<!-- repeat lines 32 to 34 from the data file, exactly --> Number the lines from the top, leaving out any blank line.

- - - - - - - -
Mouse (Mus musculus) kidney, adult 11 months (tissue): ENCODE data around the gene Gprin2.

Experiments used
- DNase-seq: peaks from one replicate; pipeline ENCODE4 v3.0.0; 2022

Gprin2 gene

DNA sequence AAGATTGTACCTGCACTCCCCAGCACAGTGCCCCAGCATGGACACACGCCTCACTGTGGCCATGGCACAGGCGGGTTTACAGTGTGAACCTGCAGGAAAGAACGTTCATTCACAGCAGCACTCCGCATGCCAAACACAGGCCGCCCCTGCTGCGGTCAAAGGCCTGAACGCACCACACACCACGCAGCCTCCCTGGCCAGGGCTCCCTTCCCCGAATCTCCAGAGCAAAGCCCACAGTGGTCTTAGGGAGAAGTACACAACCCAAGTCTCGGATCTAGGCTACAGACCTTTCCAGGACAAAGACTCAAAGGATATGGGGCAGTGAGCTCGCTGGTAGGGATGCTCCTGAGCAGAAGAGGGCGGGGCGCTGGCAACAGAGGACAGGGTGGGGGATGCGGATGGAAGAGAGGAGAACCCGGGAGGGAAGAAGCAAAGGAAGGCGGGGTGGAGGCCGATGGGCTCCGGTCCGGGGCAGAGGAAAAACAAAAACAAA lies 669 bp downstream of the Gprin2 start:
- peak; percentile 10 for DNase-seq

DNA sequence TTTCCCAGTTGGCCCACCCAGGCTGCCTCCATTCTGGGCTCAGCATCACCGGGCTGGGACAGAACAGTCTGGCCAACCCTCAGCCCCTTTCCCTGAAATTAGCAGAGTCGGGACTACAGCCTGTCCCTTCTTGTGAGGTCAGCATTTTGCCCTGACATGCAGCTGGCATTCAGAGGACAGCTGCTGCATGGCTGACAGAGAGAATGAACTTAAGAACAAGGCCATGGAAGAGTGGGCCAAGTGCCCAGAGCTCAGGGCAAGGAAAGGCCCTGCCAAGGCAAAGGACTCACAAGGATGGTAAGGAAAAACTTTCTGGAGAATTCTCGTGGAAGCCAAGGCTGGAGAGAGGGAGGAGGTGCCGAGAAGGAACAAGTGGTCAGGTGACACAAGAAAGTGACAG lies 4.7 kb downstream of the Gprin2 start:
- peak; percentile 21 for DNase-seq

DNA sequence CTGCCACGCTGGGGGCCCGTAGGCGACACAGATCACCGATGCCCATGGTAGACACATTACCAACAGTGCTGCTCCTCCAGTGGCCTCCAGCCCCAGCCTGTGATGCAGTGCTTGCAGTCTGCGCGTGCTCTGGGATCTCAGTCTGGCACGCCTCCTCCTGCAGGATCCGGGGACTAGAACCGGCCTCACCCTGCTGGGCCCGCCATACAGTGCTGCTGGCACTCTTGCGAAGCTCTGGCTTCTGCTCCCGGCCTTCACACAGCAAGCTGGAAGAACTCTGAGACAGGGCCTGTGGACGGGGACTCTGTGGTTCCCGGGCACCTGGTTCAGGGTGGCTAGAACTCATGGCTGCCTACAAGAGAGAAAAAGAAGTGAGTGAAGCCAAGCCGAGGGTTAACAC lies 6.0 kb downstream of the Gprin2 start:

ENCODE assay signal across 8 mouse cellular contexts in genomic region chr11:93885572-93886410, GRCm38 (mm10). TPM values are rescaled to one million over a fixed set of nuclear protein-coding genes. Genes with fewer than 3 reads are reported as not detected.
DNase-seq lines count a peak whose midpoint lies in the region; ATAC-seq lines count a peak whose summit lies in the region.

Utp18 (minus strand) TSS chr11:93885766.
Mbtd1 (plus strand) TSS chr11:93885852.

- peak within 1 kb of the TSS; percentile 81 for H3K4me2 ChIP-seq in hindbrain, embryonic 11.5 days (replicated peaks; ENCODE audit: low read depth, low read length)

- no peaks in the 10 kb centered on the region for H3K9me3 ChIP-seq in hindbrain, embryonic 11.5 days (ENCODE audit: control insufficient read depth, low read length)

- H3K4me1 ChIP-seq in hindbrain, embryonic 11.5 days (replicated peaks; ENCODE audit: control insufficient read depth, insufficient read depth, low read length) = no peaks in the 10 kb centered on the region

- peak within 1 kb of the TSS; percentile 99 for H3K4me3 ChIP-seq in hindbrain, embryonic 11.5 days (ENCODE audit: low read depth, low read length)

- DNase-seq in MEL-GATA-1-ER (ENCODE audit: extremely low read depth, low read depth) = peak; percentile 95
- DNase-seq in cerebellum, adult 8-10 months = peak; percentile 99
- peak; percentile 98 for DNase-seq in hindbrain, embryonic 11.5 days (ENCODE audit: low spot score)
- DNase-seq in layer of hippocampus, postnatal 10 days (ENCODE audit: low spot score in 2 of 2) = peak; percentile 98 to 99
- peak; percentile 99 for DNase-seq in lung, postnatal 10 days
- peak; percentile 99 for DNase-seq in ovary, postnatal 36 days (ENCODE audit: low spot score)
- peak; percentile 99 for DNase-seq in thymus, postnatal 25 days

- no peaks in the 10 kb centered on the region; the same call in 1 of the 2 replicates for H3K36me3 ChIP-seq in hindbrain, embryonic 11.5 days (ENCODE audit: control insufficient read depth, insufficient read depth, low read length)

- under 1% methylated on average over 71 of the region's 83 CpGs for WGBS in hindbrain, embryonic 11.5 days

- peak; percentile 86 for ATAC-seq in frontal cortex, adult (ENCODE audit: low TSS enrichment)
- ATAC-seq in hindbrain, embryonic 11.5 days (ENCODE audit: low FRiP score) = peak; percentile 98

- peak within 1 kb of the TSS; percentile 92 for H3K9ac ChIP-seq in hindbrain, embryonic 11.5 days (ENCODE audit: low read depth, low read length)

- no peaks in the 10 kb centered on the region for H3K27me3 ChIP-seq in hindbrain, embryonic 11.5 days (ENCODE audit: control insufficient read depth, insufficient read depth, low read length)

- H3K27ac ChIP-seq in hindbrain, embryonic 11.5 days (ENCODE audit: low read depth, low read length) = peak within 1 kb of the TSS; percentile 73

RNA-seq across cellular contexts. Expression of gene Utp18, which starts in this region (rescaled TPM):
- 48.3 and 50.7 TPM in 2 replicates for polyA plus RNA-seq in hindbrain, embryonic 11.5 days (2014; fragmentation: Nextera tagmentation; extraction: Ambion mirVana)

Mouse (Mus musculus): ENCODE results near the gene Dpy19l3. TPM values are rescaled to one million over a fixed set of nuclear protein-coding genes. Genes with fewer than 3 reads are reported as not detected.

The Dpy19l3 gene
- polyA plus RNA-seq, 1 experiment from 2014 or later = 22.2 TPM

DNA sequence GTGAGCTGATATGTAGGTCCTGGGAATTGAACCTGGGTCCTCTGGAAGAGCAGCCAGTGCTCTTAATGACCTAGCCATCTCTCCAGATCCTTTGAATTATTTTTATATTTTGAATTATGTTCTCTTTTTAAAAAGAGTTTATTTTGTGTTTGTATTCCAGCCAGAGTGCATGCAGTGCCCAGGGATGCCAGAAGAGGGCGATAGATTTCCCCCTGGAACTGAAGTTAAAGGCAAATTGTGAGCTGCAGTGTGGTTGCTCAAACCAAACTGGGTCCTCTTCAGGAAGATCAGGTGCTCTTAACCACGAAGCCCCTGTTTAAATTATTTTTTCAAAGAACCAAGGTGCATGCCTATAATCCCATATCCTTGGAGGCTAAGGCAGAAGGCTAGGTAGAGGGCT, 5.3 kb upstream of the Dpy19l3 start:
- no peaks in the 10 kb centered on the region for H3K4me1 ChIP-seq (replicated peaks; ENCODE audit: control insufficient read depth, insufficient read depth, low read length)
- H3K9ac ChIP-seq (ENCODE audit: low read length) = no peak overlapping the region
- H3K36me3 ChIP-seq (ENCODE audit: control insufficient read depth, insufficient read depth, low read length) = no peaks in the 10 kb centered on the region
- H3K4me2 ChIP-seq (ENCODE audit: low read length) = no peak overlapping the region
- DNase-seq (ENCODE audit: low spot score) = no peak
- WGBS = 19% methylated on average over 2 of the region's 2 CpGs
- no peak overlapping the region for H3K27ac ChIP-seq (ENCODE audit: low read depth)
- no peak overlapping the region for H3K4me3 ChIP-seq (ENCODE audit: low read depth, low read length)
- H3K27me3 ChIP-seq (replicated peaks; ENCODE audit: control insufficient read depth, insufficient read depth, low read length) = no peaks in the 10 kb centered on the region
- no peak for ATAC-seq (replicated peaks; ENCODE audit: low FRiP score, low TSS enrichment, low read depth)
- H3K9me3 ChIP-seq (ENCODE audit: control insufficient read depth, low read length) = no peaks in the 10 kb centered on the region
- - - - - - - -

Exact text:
RNA-seq across cellular contexts. Expression of gene Utp18, which starts in this region (rescaled TPM):
- 48.3 and 50.7 TPM in 2 replicates for polyA plus RNA-seq in hindbrain, embryonic 11.5 days (2014; fragmentation: Nextera tagmentation; extraction: Ambion mirVana)

Mouse (Mus musculus): ENCODE results near the gene Dpy19l3. TPM values are rescaled to one million over a fixed set of nuclear protein-coding genes. Genes with fewer than 3 reads are reported as not detected.